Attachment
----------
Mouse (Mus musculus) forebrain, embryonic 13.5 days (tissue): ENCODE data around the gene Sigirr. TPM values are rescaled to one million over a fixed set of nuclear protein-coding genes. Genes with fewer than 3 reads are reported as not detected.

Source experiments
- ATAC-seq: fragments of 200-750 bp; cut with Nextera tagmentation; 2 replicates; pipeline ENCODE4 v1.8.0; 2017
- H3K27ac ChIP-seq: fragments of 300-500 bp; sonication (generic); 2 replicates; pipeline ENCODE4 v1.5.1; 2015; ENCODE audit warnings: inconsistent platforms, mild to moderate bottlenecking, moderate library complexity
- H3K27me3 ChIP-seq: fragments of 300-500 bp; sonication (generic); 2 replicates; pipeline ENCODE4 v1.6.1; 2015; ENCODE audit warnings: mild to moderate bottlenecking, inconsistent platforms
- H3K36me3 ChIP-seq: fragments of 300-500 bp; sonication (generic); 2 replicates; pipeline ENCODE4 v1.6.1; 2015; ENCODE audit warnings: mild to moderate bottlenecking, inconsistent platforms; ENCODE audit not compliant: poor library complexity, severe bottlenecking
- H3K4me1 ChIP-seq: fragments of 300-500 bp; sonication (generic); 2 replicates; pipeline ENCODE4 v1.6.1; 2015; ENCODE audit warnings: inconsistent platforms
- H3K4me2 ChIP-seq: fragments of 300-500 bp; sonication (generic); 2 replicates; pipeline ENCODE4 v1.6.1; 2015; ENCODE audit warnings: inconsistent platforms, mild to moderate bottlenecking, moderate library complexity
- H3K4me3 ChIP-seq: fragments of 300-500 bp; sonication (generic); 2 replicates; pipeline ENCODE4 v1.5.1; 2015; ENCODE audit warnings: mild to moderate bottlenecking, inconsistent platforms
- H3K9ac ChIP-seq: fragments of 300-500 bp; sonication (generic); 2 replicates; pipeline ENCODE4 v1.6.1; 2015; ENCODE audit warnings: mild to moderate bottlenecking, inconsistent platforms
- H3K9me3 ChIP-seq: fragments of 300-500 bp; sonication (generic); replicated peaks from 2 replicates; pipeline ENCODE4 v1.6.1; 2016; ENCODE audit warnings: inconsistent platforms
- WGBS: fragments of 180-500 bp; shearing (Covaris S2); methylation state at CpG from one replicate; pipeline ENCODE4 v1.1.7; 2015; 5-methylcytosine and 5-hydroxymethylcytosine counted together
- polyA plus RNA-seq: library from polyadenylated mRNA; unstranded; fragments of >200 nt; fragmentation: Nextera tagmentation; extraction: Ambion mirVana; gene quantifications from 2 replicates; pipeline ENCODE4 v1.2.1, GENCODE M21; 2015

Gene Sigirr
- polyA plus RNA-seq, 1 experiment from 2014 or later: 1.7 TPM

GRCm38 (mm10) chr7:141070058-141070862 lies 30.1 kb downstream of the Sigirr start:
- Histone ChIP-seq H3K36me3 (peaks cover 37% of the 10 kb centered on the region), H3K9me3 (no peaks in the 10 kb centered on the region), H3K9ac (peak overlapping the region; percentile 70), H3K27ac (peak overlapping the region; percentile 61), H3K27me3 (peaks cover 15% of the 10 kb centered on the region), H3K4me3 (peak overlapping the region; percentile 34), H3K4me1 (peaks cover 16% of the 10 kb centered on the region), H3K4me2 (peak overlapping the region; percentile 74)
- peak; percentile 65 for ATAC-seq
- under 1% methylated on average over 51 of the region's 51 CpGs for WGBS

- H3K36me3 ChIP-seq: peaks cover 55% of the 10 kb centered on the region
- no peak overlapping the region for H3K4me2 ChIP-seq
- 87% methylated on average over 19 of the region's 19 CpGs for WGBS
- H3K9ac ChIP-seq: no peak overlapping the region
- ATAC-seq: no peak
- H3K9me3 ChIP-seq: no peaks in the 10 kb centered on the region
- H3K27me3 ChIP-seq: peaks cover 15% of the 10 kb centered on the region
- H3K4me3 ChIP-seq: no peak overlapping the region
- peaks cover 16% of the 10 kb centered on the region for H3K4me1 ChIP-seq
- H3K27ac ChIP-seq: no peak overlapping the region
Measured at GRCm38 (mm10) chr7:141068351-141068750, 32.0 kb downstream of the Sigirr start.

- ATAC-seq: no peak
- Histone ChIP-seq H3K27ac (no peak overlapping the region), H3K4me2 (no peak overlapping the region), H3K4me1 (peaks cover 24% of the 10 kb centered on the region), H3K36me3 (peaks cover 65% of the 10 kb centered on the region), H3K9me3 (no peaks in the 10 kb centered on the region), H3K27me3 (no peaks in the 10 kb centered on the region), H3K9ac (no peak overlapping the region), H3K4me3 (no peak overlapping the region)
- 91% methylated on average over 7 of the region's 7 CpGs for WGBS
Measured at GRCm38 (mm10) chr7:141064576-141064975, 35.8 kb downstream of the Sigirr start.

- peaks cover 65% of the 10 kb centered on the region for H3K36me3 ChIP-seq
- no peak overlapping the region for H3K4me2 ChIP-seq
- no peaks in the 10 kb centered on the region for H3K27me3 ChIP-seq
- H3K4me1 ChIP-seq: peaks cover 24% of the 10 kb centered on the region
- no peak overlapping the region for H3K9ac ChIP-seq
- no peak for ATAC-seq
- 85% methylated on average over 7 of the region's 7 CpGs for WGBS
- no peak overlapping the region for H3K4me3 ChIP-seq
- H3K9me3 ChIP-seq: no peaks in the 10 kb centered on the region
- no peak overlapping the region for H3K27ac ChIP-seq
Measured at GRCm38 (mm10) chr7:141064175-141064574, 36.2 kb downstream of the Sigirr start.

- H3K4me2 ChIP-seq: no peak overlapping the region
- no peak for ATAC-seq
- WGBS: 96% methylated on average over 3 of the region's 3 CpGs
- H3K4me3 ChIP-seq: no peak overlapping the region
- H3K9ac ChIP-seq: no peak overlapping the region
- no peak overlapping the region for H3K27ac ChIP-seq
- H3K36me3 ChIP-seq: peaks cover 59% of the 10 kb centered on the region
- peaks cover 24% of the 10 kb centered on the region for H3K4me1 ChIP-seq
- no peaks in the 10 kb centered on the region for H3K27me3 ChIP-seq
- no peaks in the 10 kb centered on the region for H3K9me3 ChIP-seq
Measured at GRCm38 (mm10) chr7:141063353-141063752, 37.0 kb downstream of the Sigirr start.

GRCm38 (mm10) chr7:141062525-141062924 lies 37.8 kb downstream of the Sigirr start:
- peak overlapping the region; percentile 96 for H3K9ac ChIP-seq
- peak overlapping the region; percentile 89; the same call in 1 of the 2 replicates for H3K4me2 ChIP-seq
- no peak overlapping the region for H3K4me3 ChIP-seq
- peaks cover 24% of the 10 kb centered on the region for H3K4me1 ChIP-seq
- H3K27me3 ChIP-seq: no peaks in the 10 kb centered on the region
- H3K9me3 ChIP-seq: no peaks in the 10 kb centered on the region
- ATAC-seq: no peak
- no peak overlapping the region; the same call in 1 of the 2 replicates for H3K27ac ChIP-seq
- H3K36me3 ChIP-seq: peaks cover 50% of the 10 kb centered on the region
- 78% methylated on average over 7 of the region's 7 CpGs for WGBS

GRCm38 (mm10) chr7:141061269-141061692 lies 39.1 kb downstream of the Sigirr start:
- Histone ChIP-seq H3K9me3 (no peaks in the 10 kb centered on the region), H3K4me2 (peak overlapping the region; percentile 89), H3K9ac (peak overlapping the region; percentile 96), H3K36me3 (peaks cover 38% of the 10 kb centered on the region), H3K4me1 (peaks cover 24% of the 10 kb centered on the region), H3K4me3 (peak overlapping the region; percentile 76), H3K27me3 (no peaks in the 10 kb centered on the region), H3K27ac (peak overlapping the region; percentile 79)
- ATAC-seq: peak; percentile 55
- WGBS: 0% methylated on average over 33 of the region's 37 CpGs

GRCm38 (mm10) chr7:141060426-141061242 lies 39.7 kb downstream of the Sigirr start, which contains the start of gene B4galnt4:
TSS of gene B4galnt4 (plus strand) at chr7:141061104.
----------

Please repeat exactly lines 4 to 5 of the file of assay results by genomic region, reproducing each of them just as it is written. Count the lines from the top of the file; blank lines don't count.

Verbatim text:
- H3K27ac ChIP-seq: fragments of 300-500 bp; sonication (generic); 2 replicates; pipeline ENCODE4 v1.5.1; 2015; ENCODE audit warnings: inconsistent platforms, mild to moderate bottlenecking, moderate library complexity
- H3K27me3 ChIP-seq: fragments of 300-500 bp; sonication (generic); 2 replicates; pipeline ENCODE4 v1.6.1; 2015; ENCODE audit warnings: mild to moderate bottlenecking, inconsistent platforms